“VECERNJE NOVOSTI”, 7 December 2003
Interview with Prof. Pavle Nikolic, member of the Crown Council
The Crown as a reconciliator
Prompted by the negative experiences with the Broz’s and Miloisevic’s republics, Belgrade professor Pavle Nikolic has made and presented to the public (on the Day of St. Dymitri, 2001), the draft of the new Constitution in which he proposed to reestablish monarchy in Serbia. Professor Nikolic is also the Chairman of the International Association for Constitutional Law and the member of the Crown Council. His is of the opinion that the failure of the republican state system was shown after 5 October – because the function of the president from the previous period was kept, with a totally passive role, which was followed by the triple failure of the presidential elections, which additionally discredited the republic. – That is why the constitutional parliamentary monarchy is a warrant and a foundation of a true democratic order in Serbia – points out Prof. Nikolic in his interview for “Novosti”, and reminds that Serbia has always been a monarchy, except for the last six decades, and that through its constitutions of 1888 and 1903 it reached the peaks of Constitutional law.
POWER DERIVED FROM THE CONSTITUTION
In his proposal of the Constitution of the Kingdom of Serbia, you have anticipated a one house Parliament, Ministerial Council, Constitutional and other courts typical of all modern states, and as the head of it – the King. What are his prerogatives?
- The King proposes changes in the Constitution, he announces referendums, suggests candidates for the Prime Minister, from the parliamentary majority. As proposed by the Supreme Court he appoints the judges of the Constitutional and other courts.
Is the King’s power limited in any way?
- The power and the prerogatives of the King are regulated by law. The King derives his authority from the Constitution, and by itself, he is subordinate to the Constitution. His power is limited and generally narrower than the power of a president of a republic in many contemporary states with the democratic system, which means that the constitutional parliamentary monarchy can’t be a personal regime, which is often the case in republics. Every King’s act must be signed by a Minister in charge or the Prime Minister, and without it, any King’s acts is invalid.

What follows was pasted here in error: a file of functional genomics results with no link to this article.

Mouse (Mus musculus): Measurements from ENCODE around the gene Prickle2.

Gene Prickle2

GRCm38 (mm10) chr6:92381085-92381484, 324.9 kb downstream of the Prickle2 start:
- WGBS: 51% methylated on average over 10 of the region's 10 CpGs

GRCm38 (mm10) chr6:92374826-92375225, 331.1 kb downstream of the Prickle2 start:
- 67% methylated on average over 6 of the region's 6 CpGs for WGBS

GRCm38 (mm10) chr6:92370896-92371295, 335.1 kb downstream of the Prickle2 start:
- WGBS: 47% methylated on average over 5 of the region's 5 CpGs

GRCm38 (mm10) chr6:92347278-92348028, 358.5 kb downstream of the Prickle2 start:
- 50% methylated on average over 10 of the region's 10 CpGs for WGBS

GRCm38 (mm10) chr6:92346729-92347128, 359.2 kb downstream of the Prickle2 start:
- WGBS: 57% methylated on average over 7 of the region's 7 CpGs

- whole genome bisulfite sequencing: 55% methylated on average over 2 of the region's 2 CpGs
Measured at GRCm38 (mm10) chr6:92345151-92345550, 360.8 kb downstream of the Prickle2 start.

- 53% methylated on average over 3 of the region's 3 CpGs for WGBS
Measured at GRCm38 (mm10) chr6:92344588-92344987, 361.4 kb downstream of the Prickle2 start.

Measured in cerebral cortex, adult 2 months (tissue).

Your opponents say it is impossible to put Serbia back into a shape of monarchy?
- They are wrong. Today it can be done in a legal and legitimate way, which means by the will of the people. Monarchy could be reestablished by the Constitutional Assembly, the one elected for the occasion, or the this one, elected on 28 December that would proclaim it for the Constitutional.
Isn’t it necessary and sensible to have a referendum on such a major change?
- Monarchy in our country was abolished in an illegitimate way, by an act of violence of the Constitutional Assembly which in 1945 was established in a single party elections, during the brutal eliminations of the political opponents. It was not abolished by the will of the people and thus today we do can’t speak of establishment, but the reestablishment of what had been illegally abolished, and that is why we do not need a referendum.
LANGUAGE IS NOT A PROBLEM
As the member of the Crown Council of Alexander Karadjordjevic, how do you see the notions that he has no right to the throne, since his father had abdicated?
- The issue of the alleged abdication is always brought by those who are a priori against the reestablishment of monarchy. In all monarchies there is a rule of the succession to the throne. Karadjordjevic Dynasty is the only legitimate one in Serbia, for they were on the throne at the moment when monarchy was abolished in 1945. According to that, the first born, i.e. the eldest son of the then King succeeds the throne, and that is Alexander, the son of Peter II.
The opponents of monarchy, however, point out his poor Serbian as an obstacle?
- None of those who point out “the problem” of language, had any problems in 1945 with Broz who had never spoken correct Serbian or his “native” Croatian. And today we ask of a man who was born abroad (his father was exiled) to speak perfect Serbian?
Having al that in mind, how do you see the proposals to the Crown Prince to form a political party, on the model of Bulgarian Emperor, and try his luck in the elections?
- Such ideas are amusing. A monarch is above political parties, he favors no single party and that is why he can be what is expected of him – a reconciliator. That is a better position than to be a president of republic, who as a rule is a member of a political party and has to support its interests. The situation with Bulgarian heir to the throne is quite different. Because he established a political party, he is no longer an Emperor, he is the Prime Minister.
Copyright © 1998 NJ.K.V. Prestolonaslednik Aleksandar II
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